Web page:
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It's looking likely a South Pacific Travel Bubble will be the next cab off the rank after the Trans-Tasman bubble
Green lanes from island countries into Australia will likely open first, before we're allowed to travel to the South Pacific quarantine-free
Countries at the top of our travel list include Vanuatu, Fiji, Samoa, Cook Islands and French Polynesia
Australian Prime Minister Scott Morrison hinted last month in a radio interview with John Laws that there are more travel bubbles on the horizon, with the next cab off the rank after the Trans-Tasman bubble between Australia and New Zealand, a South Pacific travel bubble. I can already hear the poolside lounger calling my name.
Our tropical island neighbours have fared better than the rest of the world in terms of case numbers of Covid-19, with the Cook Islands still completely Covid-free, and others like Vanuatu, Samoa and the Solomon Islands recording just a handful of cases, all in quarantine.
When it comes to the economy, however, the pandemic has been devastating for these nations, who rely almost entirely on tourism, the majority of which comes from Australia and New Zealand travellers.
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What would a Pacific travel bubble look like?
With the rollout of the Covid-19 vaccines underway in Australia, there’s talk of more green lanes in airports and travel bubbles similar to the one already in place with New Zealand. Back in January Prime Minister Morrison and New Zealand PM Jacinda Ardern confirmed an agreement that New Zealanders would be able to travel to parts of Australia quarantine-free. This arrangement doesn’t yet allow Australian travellers to head to NZ quarantine-free, but with any luck, it’ll be in place before snow season.
While we’re busy panning our newly inspired island holidays for 2021, it’s most likely that quarantine free green lanes will open up for travellers from South Pacific nations into Australia first, but not necessarily the other way around. This is first because of Australia’s immediate need for farm workers from the Pacific, employment usually fulfilled by seasonal travellers. And secondly, both Australia and New Zealand have pledged to fund the cost of Covid-19 vaccines in the Pacific, an initiative that will likely get underway before the borders open completely.
There’s no better traveller than a prepared one though, so we’re mapping out our island escapes ready for when they say ‘go!’.
Five islands at the top of our list when we can visit the South Pacific
Espiritu Santo, Vanuatu
If immersing yourself in nature is the aim of your island game, then the largest of Vanuatu’s islands, Santo should be number one on your list. It’s littered with beautiful places to relax, including the famous blue holes you’ll find around the island, beautiful Champagne Beach, and if you’re into snorkelling and diving, there are incredible dive sites at Million Dollar Point and Coolidge Wrecks. Plus, you can fly direct from Australia.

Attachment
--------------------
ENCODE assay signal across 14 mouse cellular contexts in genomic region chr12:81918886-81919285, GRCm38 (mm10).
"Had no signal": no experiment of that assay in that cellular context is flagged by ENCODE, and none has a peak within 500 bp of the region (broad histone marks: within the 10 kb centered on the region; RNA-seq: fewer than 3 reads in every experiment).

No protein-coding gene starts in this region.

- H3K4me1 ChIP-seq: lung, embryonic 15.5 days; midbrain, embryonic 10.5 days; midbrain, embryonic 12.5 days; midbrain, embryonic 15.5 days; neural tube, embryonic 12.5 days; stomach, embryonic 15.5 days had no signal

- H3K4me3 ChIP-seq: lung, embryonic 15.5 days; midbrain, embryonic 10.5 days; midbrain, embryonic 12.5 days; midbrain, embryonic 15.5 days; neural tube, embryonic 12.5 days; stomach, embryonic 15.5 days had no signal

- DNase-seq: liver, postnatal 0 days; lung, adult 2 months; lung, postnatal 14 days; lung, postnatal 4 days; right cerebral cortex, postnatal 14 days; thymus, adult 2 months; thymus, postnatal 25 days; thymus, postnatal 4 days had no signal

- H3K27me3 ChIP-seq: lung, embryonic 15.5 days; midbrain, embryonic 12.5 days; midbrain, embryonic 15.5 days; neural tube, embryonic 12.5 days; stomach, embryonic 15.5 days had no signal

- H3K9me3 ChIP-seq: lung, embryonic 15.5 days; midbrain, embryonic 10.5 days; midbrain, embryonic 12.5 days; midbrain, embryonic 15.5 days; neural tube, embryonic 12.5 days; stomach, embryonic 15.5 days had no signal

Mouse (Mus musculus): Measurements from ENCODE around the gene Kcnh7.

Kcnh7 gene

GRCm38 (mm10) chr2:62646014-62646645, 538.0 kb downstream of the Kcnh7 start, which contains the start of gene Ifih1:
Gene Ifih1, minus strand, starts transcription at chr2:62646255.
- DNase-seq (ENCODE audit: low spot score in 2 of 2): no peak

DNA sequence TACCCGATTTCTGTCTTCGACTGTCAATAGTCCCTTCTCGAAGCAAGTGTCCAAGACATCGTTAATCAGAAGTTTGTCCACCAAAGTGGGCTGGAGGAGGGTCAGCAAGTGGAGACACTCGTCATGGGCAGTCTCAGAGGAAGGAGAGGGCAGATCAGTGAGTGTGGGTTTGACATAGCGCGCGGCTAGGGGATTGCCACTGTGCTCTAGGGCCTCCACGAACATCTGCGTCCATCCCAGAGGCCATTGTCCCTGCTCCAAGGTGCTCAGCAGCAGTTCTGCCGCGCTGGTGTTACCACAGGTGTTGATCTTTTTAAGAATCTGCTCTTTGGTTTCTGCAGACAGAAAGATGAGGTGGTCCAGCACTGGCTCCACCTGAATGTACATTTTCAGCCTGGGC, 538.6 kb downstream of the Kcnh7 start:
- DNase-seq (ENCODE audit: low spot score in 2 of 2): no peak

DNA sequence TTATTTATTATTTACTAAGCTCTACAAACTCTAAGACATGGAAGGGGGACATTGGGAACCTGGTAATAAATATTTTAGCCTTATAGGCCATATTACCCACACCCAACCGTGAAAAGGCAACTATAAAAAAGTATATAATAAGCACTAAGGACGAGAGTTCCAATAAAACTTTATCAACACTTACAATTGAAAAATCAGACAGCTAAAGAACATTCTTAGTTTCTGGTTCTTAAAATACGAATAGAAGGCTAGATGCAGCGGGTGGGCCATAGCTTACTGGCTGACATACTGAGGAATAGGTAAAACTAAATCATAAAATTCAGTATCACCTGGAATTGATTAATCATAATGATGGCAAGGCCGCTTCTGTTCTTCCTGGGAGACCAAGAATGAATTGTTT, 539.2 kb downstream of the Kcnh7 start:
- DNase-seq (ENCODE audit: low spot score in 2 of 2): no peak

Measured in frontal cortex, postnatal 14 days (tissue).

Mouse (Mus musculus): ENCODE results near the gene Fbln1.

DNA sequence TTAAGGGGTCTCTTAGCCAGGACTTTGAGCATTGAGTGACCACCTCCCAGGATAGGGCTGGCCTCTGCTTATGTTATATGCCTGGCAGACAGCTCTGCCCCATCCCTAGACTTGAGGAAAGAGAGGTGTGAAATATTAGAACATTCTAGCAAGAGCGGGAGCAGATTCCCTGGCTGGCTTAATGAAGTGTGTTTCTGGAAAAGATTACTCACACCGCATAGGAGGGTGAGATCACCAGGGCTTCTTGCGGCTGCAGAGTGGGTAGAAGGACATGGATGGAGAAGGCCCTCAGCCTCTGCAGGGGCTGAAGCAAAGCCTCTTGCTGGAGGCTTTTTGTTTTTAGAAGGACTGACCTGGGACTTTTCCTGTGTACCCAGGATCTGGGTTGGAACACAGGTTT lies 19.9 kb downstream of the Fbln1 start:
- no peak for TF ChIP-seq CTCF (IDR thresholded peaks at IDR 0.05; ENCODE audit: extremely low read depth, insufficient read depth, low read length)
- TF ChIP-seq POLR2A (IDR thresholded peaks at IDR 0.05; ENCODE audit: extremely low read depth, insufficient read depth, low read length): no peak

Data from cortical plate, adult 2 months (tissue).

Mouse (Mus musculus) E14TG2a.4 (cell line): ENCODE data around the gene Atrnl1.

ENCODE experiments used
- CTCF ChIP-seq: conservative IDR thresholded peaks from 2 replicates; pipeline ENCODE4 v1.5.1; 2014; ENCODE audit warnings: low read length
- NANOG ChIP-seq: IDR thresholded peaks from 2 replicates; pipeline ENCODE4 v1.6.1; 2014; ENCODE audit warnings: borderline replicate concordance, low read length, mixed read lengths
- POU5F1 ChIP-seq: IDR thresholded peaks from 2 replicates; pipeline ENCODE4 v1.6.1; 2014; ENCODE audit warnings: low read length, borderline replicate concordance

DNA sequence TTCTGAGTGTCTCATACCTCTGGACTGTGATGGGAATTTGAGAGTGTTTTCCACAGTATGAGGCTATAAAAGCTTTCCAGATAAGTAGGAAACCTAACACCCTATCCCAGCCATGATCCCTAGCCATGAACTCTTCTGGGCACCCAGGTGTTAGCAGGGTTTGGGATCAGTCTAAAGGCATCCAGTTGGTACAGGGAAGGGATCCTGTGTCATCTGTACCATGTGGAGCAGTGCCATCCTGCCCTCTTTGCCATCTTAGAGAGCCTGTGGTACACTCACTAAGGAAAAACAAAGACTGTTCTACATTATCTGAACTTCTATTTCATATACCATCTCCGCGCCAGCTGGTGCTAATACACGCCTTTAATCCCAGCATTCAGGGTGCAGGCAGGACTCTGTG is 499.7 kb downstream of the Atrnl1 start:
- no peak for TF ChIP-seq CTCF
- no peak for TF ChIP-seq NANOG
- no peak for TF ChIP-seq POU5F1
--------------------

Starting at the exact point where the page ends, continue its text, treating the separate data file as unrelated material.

Yasawa Islands, Fiji
Less known than the main island resorts of Fiji, the Yasawas are a group of islands famous for their white sandy beaches and fine weather - they’re in the sunniest, driest part of Fiji. The Yasawa Island Resort is the only commercial resort on the islands, which means a visit here is filled with deserted beaches, authentic Fijian culture and untouched snorkelling and diving in the surrounding reefs. Need an escape without phone signal? This is probably it.
Aitutaki, Cook Islands
If you need an island paradise that’s oozing romance for just you and your better half, Aitutaki is it. Aitutaki is made up of one main island, an incredibly beautiful turquoise lagoon, and a surrounding barrier reef. You can jump on a boat from the resort and make a beeline across the lagoon to a deserted island for a romantic lunch and snorkel without seeing another soul. The lagoon is renowned for its marine life, including rays, turtles and an abundance of fishlife.
Bora Bora, French Polynesia
If you liked the sound of the lagoon at Aitutaki, stay with us, because Bora Bora in French Polynesia is also a lagoon-clad beauty to add to your list. Here you can snorkel with rays and sharks, hike through tropical rainforests, or kick back at a fancy resort. Yes please.
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Halfway between New Zealand and Hawaii, this small nation of just 10 islands has soared to the top of our must-travel-to list. Not only because it’s a fairly untouched tropical paradise, but also because it sort of fills the nature hole that not being able to go to Mexico and Hawaii has left. What do we mean? Well, firstly there the To-Sua Ocean Trench, which is a crystal clear swimming hole surrounded by lush jungle - somewhat similar to the cenotes you’ll find in Mexico. Then there is the surfing - though not for the beginners among us, for the coral reefs that ring the islands create massive but precarious breaks. Then there are some of the South Pacific’s most beautiful waterfalls, incredible snorkelling, warm local hospitality and plenty of empty beaches to kick back and relax on.